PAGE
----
Significantly, Jesus added an explanation to His petition. He not only says, “Father, forgive them,” but He also adds, “for they know not what they do.” Of course, Jesus was not saying “These men deserve to be forgiven because they are ignorant.” Sins of ignorance still deserve damnation and must still be paid for. Ignorance cannot be the ground of forgiveness.
Rather, Jesus adds those words to explain how it is that He was able to make such a request. He is able to petition His Father to forgive even that despicable sin of crucifying Him, because they had not committed the unpardonable sin described in Hebrews 10:29: “Of how much sorer punishment, suppose ye, shall he be thought worthy, who hath trodden under foot the Son of God, and hath counted the blood of the covenant, wherewith he was sanctified, an unholy thing, and hath done despite unto the Spirit of grace?” The elect who had been involved in Jesus’ crucifixion had not knowingly killed the Prince of Life. This is why Peter says, “And now, brethren, I wot that through ignorance ye did it, as did also your rulers” (Acts 3:17). These horrible sinners must not wonder whether their sin of crucifying Jesus is beyond forgiveness. Ignorance keeps their horrible sin within the realm of sins that can and will be forgiven to God’s elect. God answered Jesus’ prayer to forgive His elect persecutors.
The elect who participated in Jesus’ crucifixion must know that there is forgiveness in Jesus Christ, even for that most dreadful of sins. That is why Jesus prayed out loud; He wanted the subjects of His request to be assured of forgiveness in Him. Jesus wanted His elect persecutors to know He had prayed specifically for them.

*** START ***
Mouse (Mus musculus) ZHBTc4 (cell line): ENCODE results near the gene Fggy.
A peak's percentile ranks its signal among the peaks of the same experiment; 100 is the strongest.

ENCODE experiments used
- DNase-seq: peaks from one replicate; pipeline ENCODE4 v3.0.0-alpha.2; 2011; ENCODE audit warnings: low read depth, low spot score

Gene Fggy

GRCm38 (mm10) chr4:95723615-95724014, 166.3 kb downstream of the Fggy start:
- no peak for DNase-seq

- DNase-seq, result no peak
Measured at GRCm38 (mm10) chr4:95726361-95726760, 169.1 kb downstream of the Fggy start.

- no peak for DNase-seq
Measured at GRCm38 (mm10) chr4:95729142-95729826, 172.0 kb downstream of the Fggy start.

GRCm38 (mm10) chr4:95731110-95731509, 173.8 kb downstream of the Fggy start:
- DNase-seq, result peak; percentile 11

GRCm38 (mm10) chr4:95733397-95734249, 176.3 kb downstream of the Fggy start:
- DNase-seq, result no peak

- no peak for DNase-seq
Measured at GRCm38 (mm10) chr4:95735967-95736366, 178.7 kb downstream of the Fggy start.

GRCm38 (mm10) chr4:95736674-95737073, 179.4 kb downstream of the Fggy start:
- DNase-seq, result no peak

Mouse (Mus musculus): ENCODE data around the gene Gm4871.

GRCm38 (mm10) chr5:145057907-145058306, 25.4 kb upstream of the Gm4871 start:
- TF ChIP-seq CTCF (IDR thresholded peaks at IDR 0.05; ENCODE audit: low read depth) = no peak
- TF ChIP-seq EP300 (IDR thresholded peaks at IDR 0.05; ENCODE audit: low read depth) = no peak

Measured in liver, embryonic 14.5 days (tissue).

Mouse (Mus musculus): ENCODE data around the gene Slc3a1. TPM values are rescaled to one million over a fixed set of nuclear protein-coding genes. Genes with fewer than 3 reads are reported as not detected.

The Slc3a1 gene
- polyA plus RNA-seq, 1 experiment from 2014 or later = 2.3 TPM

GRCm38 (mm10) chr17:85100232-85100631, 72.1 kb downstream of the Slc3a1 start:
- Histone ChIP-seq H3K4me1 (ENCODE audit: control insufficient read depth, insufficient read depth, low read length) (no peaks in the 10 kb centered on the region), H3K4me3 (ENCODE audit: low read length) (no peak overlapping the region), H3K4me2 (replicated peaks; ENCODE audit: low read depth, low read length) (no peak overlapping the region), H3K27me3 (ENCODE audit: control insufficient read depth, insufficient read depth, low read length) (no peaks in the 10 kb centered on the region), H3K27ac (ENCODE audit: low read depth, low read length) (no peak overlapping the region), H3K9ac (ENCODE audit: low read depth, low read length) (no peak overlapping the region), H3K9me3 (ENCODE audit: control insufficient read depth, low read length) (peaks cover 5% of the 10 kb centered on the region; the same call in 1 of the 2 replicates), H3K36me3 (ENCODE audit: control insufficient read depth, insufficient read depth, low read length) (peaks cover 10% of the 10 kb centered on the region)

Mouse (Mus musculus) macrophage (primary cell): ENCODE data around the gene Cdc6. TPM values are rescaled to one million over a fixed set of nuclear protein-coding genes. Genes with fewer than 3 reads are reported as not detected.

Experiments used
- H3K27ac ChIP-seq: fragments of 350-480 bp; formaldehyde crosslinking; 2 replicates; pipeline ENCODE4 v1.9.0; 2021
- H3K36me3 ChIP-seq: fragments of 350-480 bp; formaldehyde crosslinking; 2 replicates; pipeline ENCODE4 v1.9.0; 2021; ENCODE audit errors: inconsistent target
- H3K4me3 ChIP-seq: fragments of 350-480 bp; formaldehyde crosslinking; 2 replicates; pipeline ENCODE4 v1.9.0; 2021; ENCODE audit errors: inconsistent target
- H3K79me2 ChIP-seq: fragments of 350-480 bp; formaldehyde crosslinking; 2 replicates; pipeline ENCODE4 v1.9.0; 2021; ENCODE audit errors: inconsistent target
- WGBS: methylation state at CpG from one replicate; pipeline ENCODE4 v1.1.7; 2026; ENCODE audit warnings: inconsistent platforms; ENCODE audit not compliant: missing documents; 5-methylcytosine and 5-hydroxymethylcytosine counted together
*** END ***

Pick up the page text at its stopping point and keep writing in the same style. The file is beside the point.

What glorious news that God answers Jesus’ prayer for us too! If Jesus prayed that His Father would forgive such a wicked sin committed by His elect people back then, His prayer “Father, forgive them” must also include the sins that we have committed against Him—all of them, including the horrible ones. Those sins the devil tempts us to believe cannot be forgiven were also included in Jesus prayer.
The reason we can be so sure of our forgiveness is that Jesus’ shameful suffering on the cross was the payment that God demanded for our sins. Jesus experienced God’s cursing wrath as He hung upon the tree in our place. At the very same time Jesus was giving His life to satisfy for our sins and sinfulness, He asked God to forgive the sins of His people. As if Jesus had said from the cross, “Father, I am now paying the debt for these dreadful sins of my people; I pray Thee now to dismiss their debt and never again demand its payment.” What a blessing that Jesus desired, and paid for, and now prays for our forgiveness on the basis of His obedience and sacrifice! May we ever look to Him to dismiss the debt of the guilt and punishment we deserve. And, may we live in thankfulness for such forgiveness.